History of the US Province of the DHS part 3

The first Daughters of the Holy Ghost had arrived in the U.S. in December. Getting adjusted to their new life as well as to New England’s bleak, snowy weather was definitely a hardship for them. Nevertheless, the Sisters continued being “Americanized”. Toward the end of April, 1903, Sr. Yves de Blois was sent to St. Edward School in Stafford Springs, staffed by the Sisters of Mercy, to prepare children for their First Communion.

womens home school

By this time, things were improving for all the sisters - winter was dying out; spring blossomed with new life and hope, and as the Sisters settled in, a new lay organization sprang up to assist them. When Bishop Harkins invited the Sisters to the Providence Diocese, he established the Queen’s Daughters to care for the Sisters’ material needs. Connecticut’s Bishop Tierney did the same. The Queen’s Daughters in the Hartford Diocese assisted the Sisters in Hartford, Waterbury, Bridgeport and New Haven.
Bishop Tierney had wanted Sisters in Waterbury, and  Srs. Jean d’Avila and Ste. Armelle were chosen. After some confusion they finally arrived in their new home which was in terrible condition and the Sisters had no funds to fix it up. The Queen’s Daughters came to the rescue. Since the cleaning had begun on the feast of John the Baptist, the convent was named St. John. By July of 1903, more Daughters of the Holy Ghost had arrived. Money was earned by the Sisters who offered French and sewing lessons. By fall they were teaching at the future St. Joseph School. Another twist for this group of Sisters was that St. Joseph was a Lithuanian parish giving them a new language challenge.

Another early foundation was in Swanton, VT. The parish which was under the Edmundite Fathers had a school, but the Sisters (Daughters of the Heart of Mary) who had staffed the school could no longer do so. The new sisters from France would be replacing them. The Sisters were warmly welcomed and assisted by the Ladies of St. Anne. Asif to keep life interesting for the Sisters and those they were serving, an ironic situation arose. Although many of the people of Swanton were French-speaking, there was difficulty with communication because the Canadian French dialect is quite different from the Breton French. The newcomers actually understood one another better in English. In spite of this, the Sisters eventually taught in both high and elementary schools.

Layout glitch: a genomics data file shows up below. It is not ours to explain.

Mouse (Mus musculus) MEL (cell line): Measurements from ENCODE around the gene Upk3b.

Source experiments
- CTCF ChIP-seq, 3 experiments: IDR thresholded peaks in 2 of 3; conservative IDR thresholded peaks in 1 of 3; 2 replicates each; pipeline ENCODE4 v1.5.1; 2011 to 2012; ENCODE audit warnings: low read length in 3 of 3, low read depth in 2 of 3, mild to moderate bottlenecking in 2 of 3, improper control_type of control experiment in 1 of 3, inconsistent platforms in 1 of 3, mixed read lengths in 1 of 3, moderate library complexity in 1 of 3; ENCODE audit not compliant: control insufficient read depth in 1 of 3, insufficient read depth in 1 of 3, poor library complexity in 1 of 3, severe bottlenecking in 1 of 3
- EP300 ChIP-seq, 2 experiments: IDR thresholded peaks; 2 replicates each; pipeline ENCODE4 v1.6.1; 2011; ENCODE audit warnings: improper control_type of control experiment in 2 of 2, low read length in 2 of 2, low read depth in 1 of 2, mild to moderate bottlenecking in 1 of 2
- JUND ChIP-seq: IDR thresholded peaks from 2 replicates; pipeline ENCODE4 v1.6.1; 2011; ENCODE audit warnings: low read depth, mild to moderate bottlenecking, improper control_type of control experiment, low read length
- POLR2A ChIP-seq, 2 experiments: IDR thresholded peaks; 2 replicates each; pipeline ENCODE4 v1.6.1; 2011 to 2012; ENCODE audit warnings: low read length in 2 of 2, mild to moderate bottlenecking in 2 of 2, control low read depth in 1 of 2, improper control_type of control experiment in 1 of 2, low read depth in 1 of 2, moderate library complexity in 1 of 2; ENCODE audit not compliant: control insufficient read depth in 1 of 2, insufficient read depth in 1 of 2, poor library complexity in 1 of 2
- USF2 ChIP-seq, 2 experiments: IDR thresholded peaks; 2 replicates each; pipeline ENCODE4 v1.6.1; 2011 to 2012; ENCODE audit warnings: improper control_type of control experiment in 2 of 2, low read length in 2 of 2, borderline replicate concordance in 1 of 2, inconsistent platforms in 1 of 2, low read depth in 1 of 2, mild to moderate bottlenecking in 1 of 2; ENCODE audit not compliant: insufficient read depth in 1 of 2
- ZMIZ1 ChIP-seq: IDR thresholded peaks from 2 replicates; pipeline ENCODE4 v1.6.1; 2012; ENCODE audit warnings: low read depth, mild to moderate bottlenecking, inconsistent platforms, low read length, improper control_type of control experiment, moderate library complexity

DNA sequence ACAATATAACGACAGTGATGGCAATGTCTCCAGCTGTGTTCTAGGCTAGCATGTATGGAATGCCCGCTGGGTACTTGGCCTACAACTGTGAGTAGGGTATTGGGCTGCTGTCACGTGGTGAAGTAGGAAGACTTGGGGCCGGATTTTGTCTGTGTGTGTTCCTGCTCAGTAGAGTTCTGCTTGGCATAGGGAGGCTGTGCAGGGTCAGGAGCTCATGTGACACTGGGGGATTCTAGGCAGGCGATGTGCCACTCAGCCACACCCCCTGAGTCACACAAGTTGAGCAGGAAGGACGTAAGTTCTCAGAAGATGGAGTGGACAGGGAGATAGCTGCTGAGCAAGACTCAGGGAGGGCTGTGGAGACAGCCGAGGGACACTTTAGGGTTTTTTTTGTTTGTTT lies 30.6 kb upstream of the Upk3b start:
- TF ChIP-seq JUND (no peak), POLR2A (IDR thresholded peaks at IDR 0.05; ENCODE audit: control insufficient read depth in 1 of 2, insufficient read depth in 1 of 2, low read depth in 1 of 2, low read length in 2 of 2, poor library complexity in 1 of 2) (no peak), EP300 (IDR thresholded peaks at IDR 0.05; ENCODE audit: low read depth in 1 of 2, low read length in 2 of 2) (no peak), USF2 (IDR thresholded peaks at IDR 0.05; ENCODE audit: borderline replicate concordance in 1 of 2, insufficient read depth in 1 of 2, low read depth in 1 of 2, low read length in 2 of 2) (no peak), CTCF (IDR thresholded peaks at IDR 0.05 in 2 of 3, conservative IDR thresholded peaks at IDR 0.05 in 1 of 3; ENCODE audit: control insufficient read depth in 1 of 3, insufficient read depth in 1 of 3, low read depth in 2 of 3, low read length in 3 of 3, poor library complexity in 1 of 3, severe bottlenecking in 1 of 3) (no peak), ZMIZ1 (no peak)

At the beginning of July, 1903 five more Sisters arrived in Bridgeport. The Bishop had wanted them to care for the sick poor. When the Sisters arrived their house was not quite ready, and once again the Sisters of Mercy provided hospitality until the beginning of August when the Daughters moved into St. Michael’s on Milne St. from where they carried on  their ministry of visiting the sick in their homes.  It was not long before the Sisters of St. Michael’s were asked to take on other types of work. By June of 1905 the pastor of St. Anthony’s had opened a school with two Daughters on staff. Then, the pastor of St. Stephen’s did likewise.

Bishop Tierney also wanted religious for New Haven. As elsewhere, the Sisters were welcomed by the Sisters of Mercy. The newly established Queen’s Daughters helped the Sisters get settled at 177 Hamilton St. in the middle of the Italian section of the city where their main work was to visit the sick. Eventually they began to teach catechism in the local French parish. In addition to nursing the sick, the Bishop also wanted to involve the Sisters in  a home for Catholic working girls. Thus a twelve room house was purchased and an addition for forty women was constructed at 133 Green St. The house was ready by 1905, and full by the end of that year. It was now obvious that the Daughters of the Holy Ghost now had a good foothold in New England.

For more information about this segment or any part of the history of the US Province, you may contact Sr. Marian St. Marie at marianst.marie@gmail.com


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